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Surprising Science

Twin Auroras

The Hubble space telescope has caught Saturn’s twin auroras on camera during a rare equinox which reveals both polls of the planet lit up in a spectacular display.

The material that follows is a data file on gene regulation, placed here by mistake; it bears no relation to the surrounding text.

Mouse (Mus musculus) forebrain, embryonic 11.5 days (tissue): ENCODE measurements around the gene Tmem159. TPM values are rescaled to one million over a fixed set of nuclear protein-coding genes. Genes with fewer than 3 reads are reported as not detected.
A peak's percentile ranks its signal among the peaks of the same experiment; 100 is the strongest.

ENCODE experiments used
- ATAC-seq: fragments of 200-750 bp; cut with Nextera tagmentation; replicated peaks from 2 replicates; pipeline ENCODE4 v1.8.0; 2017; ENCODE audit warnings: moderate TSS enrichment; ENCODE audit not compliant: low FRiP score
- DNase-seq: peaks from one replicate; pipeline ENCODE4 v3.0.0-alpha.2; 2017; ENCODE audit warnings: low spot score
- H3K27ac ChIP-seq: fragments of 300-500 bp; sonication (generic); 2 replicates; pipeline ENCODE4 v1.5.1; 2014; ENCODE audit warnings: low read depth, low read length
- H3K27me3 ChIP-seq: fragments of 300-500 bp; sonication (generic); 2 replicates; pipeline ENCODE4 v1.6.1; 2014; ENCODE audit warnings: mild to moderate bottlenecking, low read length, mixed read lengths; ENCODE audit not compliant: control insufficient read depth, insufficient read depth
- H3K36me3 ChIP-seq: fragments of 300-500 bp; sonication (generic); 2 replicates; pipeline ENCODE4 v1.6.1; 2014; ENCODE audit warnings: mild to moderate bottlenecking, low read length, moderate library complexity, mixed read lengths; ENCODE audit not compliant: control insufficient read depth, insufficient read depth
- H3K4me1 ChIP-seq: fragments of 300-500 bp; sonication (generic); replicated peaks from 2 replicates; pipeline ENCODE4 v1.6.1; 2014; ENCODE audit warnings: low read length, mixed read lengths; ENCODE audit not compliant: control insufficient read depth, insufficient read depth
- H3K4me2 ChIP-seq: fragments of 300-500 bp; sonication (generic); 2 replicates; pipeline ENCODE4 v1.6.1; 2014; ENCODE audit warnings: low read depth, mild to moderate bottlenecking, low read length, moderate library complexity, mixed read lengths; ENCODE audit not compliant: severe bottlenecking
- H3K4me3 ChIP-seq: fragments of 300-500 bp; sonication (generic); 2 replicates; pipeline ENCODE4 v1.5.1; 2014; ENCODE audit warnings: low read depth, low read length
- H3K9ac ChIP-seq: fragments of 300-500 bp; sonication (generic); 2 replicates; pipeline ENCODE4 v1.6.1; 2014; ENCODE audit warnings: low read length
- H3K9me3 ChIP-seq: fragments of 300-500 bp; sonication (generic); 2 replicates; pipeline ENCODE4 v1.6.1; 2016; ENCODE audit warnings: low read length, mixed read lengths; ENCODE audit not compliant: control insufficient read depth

The Hubble space telescope has caught Saturn’s twin auroras on camera during a rare equinox which reveals both polls of the planet lit up in a spectacular display. “Video of the cosmic light show was recorded during the Saturnal equinox last year when Hubble had a unique edge-on view of the planet’s rings, allowing it to take snapshots with both north and south poles in view. The rare footage reveals slight differences between the auroras, with the glowing lights in the north being smaller but more intense than those in the south. The effect is caused by Saturn’s magnetic field being unequally distributed across the planet and stronger in the north. Auroras on Saturn, as on Earth, are caused by charged particles from the sun becoming trapped in the magnetic field of the planet. The particles concentrate at the poles where the magnetic field is strongest. The familiar glow of an aurora is created when these energetic particles slam into atoms in the upper layer of the atmosphere.”


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